TRIBUTES have flooded in following the passing of former Gold Coast Mayor and Australian Olympian Ron Clarke.

The 78-year-old died early this morning at Allamanda Hospital in Southport, after an illness that is reported to be related to heart and kidney disease.

Clarke, who was one of the country's top middle and long-distance runners and held 17 world records, has been remembered by business and community leaders as a local hero. 

Former councillor and colleague Peter Young has described Clarke as a very honest and genuine man who committed to the betterment of the city.

"Despite the fact that he was a world renowned athlete, some of them get very hedonistic; he was a very humble and honourable man," says Young.

"As our Mayor I found him to be very diligent, very determined; he worked really hard and he was incorruptible - he was very honest and straight."

Young says his friendship with Clark started off rocky and that, early on, the pair did not get along at all. However, after a couple of years of arguments and disagreements, the duo managed to work things out.

"To his credit, he stepped over the bridge and we became very firmly related after that," says Young.

"I was a younger person, a bit of an upstart I suppose, a bit brash, and he was willing to forgive that and move forward positively from there. I think that is an indication of the man he is; a man of his word and a man of honour."

State member for Mermaid Beach Ray Stevens, a former Gold Coast Mayor who also worked as his chief of staff for two years, has described Clarke as an "iconic" Gold Coaster.

"My deepest sympathies to his wife Helen and his family because, above everything else, he was a totally engrossed family man and family came first above everything, and he will be sorely missed," he says.

Clarke was Mayor of the Gold Coast for two terms from 2004.

Mayor Tom Tate says he has been in contact with the Clarke family who have asked for their privacy to be respected at this time.

"City of Gold Coast is saddened to learn of the passing of former Mayor Ron Clarke," says Tate.

"Mr Clarke will be remembered for his significant contribution to Australian sport and an eight year local government career."

City of Gold Coast CEO Dale Dickson says while Clarke was a very public figure, he was a very private person and he will be "greatly missed".

"I had the privilege of working with Ron in his time as Mayor of the city from 2004 to 2012, and am personally saddened at his passing," says Dickson

After stepping down from council, Clarke ran for the seat of Broadwater in the 2012 election but was unsuccessful.

Gold Coast 2018 Commonwealth Games CEO Mark Peters has paid tribute to Clarke saying he "spoke the language of the athlete" and was an important member of the winning 2018 Commonwealth Games bid team.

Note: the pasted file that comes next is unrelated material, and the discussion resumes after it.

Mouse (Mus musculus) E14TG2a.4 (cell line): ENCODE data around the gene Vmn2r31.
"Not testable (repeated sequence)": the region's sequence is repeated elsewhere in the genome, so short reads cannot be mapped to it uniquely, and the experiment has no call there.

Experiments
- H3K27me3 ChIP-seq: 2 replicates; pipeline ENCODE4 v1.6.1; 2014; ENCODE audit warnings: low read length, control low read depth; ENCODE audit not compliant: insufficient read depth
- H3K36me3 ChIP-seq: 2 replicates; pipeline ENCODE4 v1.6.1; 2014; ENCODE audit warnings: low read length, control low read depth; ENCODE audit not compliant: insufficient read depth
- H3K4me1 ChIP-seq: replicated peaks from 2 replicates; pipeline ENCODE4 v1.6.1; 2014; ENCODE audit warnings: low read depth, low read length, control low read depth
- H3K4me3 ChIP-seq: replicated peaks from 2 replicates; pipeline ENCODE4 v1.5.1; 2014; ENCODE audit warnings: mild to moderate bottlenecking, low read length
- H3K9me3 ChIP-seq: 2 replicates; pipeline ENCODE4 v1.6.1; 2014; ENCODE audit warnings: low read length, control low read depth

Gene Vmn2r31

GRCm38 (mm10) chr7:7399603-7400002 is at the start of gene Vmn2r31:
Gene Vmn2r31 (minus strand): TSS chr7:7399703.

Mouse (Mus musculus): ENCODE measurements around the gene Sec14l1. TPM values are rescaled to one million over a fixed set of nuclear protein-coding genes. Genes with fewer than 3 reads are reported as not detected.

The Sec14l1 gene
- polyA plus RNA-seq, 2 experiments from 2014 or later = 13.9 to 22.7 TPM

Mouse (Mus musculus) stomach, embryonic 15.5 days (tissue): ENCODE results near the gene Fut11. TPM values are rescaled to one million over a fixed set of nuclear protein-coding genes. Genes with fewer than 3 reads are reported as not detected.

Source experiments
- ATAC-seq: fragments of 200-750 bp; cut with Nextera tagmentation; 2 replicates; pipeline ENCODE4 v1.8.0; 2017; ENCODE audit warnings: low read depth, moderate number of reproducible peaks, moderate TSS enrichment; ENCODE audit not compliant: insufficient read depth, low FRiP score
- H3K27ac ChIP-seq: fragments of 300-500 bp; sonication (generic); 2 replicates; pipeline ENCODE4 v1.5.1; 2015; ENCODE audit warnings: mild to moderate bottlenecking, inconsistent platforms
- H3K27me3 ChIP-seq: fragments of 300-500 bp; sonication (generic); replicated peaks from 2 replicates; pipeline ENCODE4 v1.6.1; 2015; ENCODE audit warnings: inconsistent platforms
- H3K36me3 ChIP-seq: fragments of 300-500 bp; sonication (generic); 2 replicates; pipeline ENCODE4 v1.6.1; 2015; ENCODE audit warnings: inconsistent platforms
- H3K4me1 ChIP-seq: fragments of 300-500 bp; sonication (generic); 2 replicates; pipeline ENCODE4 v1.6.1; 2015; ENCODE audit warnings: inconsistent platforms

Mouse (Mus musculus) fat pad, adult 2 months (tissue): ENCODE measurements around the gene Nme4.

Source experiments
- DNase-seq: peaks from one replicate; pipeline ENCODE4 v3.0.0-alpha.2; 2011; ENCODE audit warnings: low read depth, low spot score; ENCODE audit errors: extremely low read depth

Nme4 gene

"In his dual capacities as Mayor of the City of Gold Coast and as a world-recognised Australian running legend, Ron played a pivotal part in the hosting of Commonwealth Games Association delegations to our city," Peters says.

"He was front and centre at every function and he had a special friendship with the head of the powerful African delegation, iconic African runner Kipchoge (Kip) Keino.

"Ron was present when the bid book was presented to a special Commonwealth Games Federation executive committee meeting in Kuala Lumpur in May 2011 and he travelled to St Kitts and Nevis for the Host City announcement in November 2011.

"Above all else he will be remembered for his absolute passion for sport and this city."

Clarke, a Sport Australia Hall of Fame member, lit the flame for the 1956 Melbourne Olympics when he was just 19.  That same year he fell during the 1500m at the Australian national championships. Competitor John Landy stopped mid-race to help him up - a gesture that put a young Clarke on the map.  Landy then resumed running and won the race. 

But the race he is probably most famous for was the 10,000m at Mexico in the 1968 Olympics where he collapsed during a tight race.

At his peak, Clarke set 12 world records, nine of them in just 21 days, during a 44-day tour of Europe. This includes lowering the 10,000 metre event three times, by an overall 39 seconds.

Athletics Australia president David Grace QC says today marks a sad day for athletics in Australia.

"Ron will forever be a legend of our sport and we are grateful for his extensive contribution to the sport of athletics, as well as to public service during a life that should be celebrated," he says.

Chairman of the Sport Australia Hall of Fame, John Bertrand says: "Ron Clarke was not only known as a world-class athlete but a man who contributed enormously to the community."

Clarke leaves behind wife Helen, sons Nicolas and Marcus and two grandchildren.  His daughter Monique, 49, died in 2009.

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